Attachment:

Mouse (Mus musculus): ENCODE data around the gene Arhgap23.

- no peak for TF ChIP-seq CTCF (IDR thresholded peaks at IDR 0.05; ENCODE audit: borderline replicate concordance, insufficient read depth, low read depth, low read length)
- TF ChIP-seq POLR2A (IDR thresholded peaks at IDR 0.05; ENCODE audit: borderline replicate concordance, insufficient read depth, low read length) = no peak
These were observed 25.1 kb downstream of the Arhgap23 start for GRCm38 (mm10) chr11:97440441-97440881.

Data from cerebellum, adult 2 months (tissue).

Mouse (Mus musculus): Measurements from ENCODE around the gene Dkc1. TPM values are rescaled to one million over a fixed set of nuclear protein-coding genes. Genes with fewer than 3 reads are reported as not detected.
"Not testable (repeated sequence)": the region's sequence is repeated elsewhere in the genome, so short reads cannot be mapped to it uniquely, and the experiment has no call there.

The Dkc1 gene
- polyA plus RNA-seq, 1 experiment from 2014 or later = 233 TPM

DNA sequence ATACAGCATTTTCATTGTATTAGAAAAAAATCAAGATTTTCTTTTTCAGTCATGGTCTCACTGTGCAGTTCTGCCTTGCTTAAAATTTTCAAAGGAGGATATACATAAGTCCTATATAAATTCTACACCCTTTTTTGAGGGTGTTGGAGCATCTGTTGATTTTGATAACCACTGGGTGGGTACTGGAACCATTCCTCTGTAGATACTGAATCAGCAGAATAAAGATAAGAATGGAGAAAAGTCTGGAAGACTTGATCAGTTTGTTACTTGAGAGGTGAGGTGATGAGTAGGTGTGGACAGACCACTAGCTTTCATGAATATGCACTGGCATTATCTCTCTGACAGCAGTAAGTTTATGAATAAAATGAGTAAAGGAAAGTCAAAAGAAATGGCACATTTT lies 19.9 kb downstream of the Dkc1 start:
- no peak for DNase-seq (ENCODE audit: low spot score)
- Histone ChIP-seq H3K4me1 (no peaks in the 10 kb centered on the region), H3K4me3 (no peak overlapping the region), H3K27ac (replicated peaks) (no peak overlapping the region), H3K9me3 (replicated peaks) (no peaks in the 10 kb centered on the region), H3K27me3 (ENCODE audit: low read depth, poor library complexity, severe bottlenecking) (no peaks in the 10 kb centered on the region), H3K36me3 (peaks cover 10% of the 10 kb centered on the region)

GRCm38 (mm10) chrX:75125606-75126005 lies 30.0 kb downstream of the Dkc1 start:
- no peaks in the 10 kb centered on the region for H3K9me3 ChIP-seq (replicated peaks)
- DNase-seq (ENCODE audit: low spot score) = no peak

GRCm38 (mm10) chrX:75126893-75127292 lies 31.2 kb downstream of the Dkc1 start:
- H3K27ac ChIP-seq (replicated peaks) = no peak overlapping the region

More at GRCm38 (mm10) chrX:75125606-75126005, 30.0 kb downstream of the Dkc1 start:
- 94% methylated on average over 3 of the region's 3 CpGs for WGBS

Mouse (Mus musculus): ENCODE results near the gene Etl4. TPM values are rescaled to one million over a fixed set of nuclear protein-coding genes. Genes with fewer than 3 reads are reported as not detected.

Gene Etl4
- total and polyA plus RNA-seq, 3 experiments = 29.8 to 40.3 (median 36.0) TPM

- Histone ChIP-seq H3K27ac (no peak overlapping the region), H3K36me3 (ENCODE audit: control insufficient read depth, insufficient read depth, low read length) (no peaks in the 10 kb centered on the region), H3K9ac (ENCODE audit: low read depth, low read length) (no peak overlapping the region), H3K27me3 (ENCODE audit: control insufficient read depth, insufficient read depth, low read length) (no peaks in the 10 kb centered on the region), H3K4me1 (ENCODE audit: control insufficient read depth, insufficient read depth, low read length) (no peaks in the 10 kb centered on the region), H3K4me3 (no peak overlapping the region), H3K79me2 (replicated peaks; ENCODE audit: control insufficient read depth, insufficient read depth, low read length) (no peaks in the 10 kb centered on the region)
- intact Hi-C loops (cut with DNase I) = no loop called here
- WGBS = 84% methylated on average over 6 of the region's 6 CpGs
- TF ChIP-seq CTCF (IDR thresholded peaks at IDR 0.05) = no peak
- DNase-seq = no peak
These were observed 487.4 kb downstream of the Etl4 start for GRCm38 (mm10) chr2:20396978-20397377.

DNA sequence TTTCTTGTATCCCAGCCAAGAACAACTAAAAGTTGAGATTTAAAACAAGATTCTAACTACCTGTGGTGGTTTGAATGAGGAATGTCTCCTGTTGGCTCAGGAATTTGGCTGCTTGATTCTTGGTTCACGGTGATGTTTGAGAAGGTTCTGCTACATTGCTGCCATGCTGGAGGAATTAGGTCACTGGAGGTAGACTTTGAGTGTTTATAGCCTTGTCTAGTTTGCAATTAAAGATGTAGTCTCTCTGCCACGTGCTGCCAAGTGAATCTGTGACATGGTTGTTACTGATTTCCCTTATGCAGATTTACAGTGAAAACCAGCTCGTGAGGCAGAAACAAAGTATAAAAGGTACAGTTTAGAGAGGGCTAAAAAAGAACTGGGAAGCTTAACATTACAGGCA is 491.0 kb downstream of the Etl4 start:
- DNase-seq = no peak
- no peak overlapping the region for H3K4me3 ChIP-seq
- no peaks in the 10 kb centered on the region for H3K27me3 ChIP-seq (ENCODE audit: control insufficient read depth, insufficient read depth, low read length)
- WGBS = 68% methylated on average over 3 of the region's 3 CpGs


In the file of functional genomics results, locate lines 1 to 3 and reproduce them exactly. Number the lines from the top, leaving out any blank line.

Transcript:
Mouse (Mus musculus): ENCODE data around the gene Arhgap23.

- no peak for TF ChIP-seq CTCF (IDR thresholded peaks at IDR 0.05; ENCODE audit: borderline replicate concordance, insufficient read depth, low read depth, low read length)
- TF ChIP-seq POLR2A (IDR thresholded peaks at IDR 0.05; ENCODE audit: borderline replicate concordance, insufficient read depth, low read length) = no peak